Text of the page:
Jesus was stressing grace regarding such lending, because there is much grace even in the Law. Instead, Jews were making themselves rich and putting tremendous financial burdens on those to whom they lent money. Jesus was reminding them that this was absolutely wrong and they should immediately cease and desist such practices in accordance with the Law of Moses. Every problem Israel ever faced occurred because Jews stopped following the Mosaic Law. In essence, if you lent $50, expect only $50 back when the debtor is able to repay. That’s what Jesus was saying.

So what does this have to do with Nehemiah as the title suggests? Quite a bit actually.

In Nehemiah 5, we learn that many Jews were under a tremendous financial burden created by their need to borrow money from other Jews. The lending Jews were charging such high interest that the lenders would never be able to dig themselves out of their financial woes! Verses 1-5 tell the sad story.

1 And there was a great outcry of the people and their wives against their Jewish brethren. 2 For there were those who said, ‘We, our sons, and our daughters are many; therefore let us get grain, that we may eat and live.’

3 There were also some who said, ‘We have mortgaged our lands and vineyards and houses, that we might buy grain because of the famine.’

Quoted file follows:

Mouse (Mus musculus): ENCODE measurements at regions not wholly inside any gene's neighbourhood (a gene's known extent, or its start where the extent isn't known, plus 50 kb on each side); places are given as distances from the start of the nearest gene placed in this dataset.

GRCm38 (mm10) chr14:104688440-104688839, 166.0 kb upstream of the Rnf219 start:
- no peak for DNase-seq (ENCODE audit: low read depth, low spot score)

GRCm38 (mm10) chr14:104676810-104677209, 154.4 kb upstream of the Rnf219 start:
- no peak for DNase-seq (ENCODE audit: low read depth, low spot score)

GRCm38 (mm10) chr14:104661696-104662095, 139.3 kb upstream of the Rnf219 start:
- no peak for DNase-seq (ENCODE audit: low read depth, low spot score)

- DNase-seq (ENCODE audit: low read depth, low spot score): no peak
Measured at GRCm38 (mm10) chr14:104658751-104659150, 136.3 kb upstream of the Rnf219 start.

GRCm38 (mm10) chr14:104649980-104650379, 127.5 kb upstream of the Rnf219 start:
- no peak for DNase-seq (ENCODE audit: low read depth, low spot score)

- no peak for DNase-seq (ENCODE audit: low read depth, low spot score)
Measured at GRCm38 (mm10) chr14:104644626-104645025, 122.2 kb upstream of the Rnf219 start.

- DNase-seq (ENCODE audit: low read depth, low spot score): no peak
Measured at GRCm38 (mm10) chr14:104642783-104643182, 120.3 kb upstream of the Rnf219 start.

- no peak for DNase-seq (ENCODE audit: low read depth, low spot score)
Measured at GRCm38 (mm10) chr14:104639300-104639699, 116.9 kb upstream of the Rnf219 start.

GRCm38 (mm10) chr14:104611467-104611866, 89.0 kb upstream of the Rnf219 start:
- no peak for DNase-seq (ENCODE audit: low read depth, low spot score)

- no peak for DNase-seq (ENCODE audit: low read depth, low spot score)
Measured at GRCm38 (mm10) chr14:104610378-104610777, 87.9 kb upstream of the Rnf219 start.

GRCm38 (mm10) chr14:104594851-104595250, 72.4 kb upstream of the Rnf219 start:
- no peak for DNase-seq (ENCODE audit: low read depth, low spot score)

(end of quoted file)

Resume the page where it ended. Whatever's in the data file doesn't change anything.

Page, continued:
4 There were also those who said, ‘We have borrowed money for the king’s tax on our lands and vineyards. 5 Yet now our flesh is as the flesh of our brethren, our children as their children; and indeed we are forcing our sons and our daughters to be slaves, and some of our daughters have been brought into slavery. It is not in our power to redeem them, for other men have our lands and vineyards.’

This is tragic! The borrowing Jews could not manage the debt they had incurred because lending Jews were charging exorbitant rates of interest, expressly forbidden under the Law of Moses (cf. Exodus 21:1-6; Leviticus 25:35-46; Deuteronomy 24:10-13). Paul would’ve chimed in with, “Brothers, this ought not to be!

What was Nehemiah’s response to this burdensome situation?

And I became very angry when I heard their outcry and these words. After serious thought, I rebuked the nobles and rulers, and said to them, ‘Each of you is exacting usury from his brother.’ So I called a great assembly against them. And I said to them, ‘According to our ability we have redeemed our Jewish brethren who were sold to the nations. Now indeed, will you even sell your brethren? Or should they be sold to us?’ (Nehemiah 5:6-8 NKJV)

Nehemiah’s first reaction is one of righteous anger and he remonstrated against those Jews who had created such heavy financial burdens for their Jewish brethren. But what he said next is the main reason for his anger.

What you are doing is not good. Should you not walk in the fear of our God because of the reproach of the nations, our enemies? (v 9; emphasis added)